The keys to a great bread and butter pudding have to be the egg and egg yolk combo, the cooking time and temperature of the oven. Too many eggs and it tastes eggy, too hot an oven and the mix will soufflé and split, too long in the oven and it will be too firm.
When made right, it’s a great dessert and one that should be on menus around the country. By the way, Paul Ainsworth doesn’t make a bad one at Number 6 in Padstow.
Preheat the oven to 150°C (130°C fan)/300°F/gas 2.
Butter each slice of bread on one side only, then cut off the crusts.
Slice each piece in half diagonally to make 2 triangles. Lay them in a 30 x 20cm ovenproof dish, overlapping each slice as you go. To make the custard, put the eggs and egg yolks into a large bowl and add the sugar and vanilla bean paste. Whisk together to break down the eggs then pour in the milk and cream and continue to whisk until smooth. Pour as much of the mixture over the bread as possible to cover and set aside to soak for about 20 minutes – you won’t use all the custard at this stage. Keep topping up with more custard until all of it has been poured into the dish.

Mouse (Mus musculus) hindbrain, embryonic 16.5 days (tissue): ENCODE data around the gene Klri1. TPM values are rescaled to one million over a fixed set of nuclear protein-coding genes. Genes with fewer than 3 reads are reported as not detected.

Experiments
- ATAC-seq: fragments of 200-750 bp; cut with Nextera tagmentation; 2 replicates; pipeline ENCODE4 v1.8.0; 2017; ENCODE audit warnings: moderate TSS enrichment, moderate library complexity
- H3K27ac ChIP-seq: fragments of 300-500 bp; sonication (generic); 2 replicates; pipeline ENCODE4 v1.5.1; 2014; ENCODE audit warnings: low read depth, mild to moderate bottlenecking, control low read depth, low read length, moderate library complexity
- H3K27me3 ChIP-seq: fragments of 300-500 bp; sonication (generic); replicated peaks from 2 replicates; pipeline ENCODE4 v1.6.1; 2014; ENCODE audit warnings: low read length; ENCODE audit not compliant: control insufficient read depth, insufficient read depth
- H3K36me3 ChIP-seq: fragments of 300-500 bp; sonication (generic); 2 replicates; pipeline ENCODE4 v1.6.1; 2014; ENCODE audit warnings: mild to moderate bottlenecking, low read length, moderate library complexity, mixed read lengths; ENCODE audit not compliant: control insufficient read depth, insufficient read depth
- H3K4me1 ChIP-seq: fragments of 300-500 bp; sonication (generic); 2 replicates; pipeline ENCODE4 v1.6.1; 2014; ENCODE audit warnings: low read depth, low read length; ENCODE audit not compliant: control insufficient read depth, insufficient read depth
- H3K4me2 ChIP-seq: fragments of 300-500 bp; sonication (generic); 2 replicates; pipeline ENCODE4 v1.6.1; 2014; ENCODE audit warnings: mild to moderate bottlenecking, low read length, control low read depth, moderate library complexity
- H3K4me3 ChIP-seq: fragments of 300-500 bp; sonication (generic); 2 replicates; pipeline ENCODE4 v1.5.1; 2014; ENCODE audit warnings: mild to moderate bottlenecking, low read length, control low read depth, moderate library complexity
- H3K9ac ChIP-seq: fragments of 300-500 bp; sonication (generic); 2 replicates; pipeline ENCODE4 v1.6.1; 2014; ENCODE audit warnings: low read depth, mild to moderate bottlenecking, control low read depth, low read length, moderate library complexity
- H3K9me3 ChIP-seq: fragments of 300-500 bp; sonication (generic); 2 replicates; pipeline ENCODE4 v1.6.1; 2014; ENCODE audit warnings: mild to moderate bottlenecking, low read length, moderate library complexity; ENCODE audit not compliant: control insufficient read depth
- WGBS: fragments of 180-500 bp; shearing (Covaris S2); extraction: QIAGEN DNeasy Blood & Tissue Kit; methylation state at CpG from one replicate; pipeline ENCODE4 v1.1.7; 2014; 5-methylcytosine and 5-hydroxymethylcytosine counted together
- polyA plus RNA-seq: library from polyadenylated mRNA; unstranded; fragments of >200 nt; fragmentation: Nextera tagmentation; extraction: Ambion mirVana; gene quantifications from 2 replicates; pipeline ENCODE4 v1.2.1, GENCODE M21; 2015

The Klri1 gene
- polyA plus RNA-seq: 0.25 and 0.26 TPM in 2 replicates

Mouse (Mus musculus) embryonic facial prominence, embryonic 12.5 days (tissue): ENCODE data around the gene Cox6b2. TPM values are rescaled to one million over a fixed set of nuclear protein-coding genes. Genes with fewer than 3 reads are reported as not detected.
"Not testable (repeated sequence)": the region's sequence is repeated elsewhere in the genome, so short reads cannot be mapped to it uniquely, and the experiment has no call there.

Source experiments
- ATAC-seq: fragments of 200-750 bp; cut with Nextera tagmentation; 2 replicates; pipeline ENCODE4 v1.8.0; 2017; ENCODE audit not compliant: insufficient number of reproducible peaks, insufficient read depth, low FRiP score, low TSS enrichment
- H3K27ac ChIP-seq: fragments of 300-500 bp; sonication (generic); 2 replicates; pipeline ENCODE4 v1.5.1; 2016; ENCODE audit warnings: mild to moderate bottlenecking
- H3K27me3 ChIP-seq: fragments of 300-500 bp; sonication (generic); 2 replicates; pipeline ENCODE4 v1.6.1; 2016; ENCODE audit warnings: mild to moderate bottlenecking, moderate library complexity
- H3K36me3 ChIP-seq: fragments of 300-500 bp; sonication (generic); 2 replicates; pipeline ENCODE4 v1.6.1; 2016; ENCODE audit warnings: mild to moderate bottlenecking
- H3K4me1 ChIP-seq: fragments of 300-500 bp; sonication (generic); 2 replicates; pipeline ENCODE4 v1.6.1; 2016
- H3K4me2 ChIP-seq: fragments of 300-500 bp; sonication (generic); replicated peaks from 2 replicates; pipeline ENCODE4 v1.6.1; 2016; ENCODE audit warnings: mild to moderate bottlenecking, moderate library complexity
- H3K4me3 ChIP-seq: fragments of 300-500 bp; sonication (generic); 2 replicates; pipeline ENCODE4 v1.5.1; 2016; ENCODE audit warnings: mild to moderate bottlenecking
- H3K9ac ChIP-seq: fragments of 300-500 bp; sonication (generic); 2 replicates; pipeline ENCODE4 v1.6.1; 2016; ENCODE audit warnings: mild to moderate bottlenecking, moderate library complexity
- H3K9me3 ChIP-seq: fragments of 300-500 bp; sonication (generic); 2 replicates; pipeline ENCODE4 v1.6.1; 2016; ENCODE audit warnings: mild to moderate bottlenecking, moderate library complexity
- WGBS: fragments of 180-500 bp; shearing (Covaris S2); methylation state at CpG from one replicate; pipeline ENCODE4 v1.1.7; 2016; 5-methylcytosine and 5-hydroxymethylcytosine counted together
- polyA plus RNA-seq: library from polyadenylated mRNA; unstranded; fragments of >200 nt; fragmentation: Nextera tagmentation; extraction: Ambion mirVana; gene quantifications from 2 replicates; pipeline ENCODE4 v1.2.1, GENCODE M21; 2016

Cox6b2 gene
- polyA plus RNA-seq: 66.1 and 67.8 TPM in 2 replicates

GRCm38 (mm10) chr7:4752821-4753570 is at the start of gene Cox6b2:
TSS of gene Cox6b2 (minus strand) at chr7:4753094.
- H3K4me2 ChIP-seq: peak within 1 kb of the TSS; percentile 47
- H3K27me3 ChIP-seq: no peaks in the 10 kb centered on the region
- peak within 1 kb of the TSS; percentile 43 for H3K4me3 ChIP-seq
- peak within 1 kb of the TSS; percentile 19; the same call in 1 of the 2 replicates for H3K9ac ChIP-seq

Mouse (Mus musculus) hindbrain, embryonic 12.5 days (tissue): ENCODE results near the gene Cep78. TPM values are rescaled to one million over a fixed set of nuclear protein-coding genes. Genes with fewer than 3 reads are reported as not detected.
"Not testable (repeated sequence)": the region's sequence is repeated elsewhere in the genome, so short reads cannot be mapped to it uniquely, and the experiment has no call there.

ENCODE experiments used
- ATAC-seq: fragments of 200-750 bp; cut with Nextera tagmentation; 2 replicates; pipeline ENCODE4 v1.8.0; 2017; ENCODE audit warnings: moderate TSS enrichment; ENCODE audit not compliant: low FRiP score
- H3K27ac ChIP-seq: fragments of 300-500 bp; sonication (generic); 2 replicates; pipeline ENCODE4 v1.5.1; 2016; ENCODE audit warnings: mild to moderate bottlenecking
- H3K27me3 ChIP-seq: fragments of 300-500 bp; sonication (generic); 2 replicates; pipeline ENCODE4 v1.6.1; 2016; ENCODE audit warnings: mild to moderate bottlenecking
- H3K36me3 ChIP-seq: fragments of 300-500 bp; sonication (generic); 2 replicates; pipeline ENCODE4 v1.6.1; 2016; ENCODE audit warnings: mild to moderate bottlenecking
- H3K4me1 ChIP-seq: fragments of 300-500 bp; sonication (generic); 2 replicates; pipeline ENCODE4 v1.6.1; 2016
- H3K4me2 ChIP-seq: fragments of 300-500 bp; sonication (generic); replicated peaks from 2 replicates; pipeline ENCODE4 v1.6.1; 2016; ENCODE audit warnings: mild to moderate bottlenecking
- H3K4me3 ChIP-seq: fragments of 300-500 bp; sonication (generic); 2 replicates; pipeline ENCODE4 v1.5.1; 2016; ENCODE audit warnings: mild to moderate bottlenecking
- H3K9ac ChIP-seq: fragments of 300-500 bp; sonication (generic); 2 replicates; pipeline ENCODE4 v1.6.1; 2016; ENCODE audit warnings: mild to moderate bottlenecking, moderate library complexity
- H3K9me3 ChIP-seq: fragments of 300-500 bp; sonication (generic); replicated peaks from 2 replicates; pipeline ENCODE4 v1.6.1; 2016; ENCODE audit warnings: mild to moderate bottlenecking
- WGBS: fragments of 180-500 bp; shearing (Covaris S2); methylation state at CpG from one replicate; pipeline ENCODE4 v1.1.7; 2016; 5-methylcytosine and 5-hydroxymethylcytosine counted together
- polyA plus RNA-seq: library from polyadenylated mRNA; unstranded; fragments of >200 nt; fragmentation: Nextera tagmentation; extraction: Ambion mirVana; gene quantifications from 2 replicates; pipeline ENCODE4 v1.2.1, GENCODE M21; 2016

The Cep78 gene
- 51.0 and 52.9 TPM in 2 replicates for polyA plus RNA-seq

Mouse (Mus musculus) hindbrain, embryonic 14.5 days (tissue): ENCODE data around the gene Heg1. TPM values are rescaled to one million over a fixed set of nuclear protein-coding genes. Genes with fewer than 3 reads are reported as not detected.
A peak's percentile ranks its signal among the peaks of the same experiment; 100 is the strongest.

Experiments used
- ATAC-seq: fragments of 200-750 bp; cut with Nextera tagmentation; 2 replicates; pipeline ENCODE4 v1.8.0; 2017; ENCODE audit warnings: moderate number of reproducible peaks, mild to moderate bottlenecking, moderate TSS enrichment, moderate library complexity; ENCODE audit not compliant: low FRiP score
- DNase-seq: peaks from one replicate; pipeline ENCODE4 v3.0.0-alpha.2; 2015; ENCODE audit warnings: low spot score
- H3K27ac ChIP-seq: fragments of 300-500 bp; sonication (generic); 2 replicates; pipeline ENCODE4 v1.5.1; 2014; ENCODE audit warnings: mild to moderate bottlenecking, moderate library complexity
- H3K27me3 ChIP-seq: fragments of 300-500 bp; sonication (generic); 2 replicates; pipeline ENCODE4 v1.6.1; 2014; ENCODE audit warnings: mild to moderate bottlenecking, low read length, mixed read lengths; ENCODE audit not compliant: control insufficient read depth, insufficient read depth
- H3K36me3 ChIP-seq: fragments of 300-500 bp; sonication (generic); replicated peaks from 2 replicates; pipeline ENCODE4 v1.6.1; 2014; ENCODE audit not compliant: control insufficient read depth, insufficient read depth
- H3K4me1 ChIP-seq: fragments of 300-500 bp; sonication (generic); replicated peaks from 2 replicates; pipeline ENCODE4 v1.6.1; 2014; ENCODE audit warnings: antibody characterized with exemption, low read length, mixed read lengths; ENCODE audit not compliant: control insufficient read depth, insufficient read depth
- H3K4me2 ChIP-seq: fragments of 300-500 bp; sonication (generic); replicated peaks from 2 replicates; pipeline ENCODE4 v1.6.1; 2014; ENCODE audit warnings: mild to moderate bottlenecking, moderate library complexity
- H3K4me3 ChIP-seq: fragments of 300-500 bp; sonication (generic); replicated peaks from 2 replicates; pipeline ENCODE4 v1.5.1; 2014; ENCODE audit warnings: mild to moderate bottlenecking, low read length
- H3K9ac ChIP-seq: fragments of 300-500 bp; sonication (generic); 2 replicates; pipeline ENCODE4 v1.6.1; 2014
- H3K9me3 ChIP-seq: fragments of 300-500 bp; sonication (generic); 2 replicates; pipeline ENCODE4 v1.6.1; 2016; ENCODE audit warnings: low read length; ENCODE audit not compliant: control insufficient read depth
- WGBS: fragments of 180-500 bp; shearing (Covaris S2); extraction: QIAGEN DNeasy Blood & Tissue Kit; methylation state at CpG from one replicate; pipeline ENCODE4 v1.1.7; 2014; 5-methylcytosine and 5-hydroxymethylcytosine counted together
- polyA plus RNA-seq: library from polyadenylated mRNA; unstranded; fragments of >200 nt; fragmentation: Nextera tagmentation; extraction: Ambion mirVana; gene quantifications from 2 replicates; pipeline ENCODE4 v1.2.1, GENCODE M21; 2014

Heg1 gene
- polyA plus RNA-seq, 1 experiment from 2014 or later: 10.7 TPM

Transfer to the oven and bake for 35–40 minutes. The pudding should be bubbling hot but not necessarily golden brown.
To make the compote, put the cherries and sugar into a saucepan. Heat gently to dissolve the sugar then bring to the boil and simmer for 10 minutes. Allow to cool slightly and pour into a bowl.
Dust the bread and butter pudding with the icing sugar and use a blow torch to caramelise the sugar or place it under a hot grill for a couple of minutes. Spoon into bowls and serve with the compote alongside.
Extracted from James Martin’s Great British Adventure by James Martin (Quadrille, £25) Photography © Peter Cassidy
For more traditional cooking ideas visit our British recipes section